and the question who wrote Exodus is also part of a larger question, who authored the Pentateuch.
Traditionally authorship of the Pentateuch was ascribed to Moses
or at least associated with his authority.
But since at least the Middle Ages questions have been raised over the variety of
stylistic and thematic differences, as well as perceived inconsistencies in the Pentateuchal narratives.
Moreover, it was recognized to be unlikely that Moses would have narrated events
about or after his death (Gen 12:6; 36:31; Deut 34).
In modern times one of the most commonly accepted theories of authorship is the so called
Documentary Hypothesis, which asserts that the Pentateuch is the composite of earlier sources.
Adherents of this hypothesis normally ascribe the material of Exodus to three sources:
The older sources (10th to 6th centuries)
J and E (not always easily distinguished), so named for the use of YHWH
for the name of God in the J source and the use of ‘elohim’ in E before Exod 3;
and P, so named because of its apparent priestly concerns, generally dated to the 6th
and/or 5th century, though certain, mainly Israeli, scholars place it earlier.
P’s style is distinctive, and Exod 25–31 and 35–40 are attributed to it, with much of Exod 6–16,
and some suggest that the writer might have been the final editor of the book.
Most scholars, whichever theory they adopt, would agree that the book of Exodus
came to its final form during or after the exile in the 6th or 5th century BCE.

Why should god favour Israel over Egypt?:

Encyclopedia Britanica
Scholars have identified three literary traditions in Exodus,
designated by the letters J, E, and P.
The J strand, so called because it uses the name Yahweh (Jahweh in German) for God,
is a Judaean rendition of the sacred story, perhaps as early as 950 BCE.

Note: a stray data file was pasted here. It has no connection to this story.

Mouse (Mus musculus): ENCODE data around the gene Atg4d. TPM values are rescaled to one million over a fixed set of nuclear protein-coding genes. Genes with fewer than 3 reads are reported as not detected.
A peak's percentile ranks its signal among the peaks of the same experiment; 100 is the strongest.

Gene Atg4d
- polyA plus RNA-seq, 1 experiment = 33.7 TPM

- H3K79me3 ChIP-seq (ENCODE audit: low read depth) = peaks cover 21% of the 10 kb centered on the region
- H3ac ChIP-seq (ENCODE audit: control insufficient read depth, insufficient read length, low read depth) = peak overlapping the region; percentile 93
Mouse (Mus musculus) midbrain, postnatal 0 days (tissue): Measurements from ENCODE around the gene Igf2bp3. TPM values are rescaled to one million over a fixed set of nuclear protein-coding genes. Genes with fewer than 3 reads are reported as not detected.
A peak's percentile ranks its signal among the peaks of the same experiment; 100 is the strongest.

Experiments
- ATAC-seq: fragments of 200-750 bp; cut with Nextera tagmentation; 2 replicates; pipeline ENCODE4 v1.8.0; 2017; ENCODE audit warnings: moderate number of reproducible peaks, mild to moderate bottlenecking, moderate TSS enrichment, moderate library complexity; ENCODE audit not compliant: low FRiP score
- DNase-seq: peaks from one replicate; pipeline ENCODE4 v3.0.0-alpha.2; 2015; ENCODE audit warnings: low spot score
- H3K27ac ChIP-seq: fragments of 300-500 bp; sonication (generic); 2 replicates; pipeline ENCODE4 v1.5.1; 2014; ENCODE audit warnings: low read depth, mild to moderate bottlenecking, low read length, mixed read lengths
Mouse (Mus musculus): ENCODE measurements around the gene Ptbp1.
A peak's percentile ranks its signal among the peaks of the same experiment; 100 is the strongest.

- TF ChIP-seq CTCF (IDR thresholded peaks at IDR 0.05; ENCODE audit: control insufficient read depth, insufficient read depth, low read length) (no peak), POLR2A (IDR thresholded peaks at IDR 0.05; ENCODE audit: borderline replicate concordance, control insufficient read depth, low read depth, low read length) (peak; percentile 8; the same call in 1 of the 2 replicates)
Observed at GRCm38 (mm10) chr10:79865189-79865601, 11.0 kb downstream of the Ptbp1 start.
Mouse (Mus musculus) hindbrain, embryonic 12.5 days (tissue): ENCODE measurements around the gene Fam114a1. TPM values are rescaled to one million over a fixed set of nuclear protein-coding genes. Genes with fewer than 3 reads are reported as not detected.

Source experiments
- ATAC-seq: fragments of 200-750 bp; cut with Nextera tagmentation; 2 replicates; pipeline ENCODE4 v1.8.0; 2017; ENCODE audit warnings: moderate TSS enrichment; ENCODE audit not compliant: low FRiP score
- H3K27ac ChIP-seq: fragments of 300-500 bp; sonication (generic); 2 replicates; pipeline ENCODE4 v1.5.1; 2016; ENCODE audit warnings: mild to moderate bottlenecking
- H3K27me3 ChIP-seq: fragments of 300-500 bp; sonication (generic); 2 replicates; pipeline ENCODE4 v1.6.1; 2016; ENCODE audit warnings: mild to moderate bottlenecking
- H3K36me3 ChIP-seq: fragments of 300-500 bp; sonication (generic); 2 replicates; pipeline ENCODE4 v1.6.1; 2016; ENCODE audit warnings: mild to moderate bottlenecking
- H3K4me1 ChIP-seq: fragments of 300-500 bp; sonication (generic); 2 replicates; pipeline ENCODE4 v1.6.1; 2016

The E strand, which designates God as Elohim, is a version of the sacred story
from the northern kingdom of Israel, written in about 900–750 BCE.
The P strand, so called because of its cultic interests and regulations for priests,
is usually dated in the 5th century BC and is regarded as the law
upon which Ezra and Nehemiah based their reform.
Each of these strands preserves materials much older than the time of their incorporation
into a written work. Exodus thus conserves extremely old oral and written history.


Karen Armstrongbr> 622 Josiah rebuilt the Temple, and the Scroll of the Law was discovered,
which was said to be what God had given Moses on Sinai.
There is no mention of written Law in earlier writings,
though these were adjusted to include writings. Radical change was called for.
The writers of Deuteronomy rewrote history

THOUGHTS on EXODUS

1. These are legends, written down in the 5th century about events some six hundred years older,
by gathering legends from a range of sources (though mainly from two, J and E).
2. The accounts are formulated to present a basis for national pride, law and priestly authority.
The concept of an ever-present deity was replaced by one dwelling in a holy place
and a people separated from their neighbours.
3. The legends do not present a credible account, even though the message may be sound.
4. Taking such stories literally is a major contributor to the demise of religion in our day.
5. The concept of Holy Scripture and of Yahweh as the only God did not surface until the 4th century.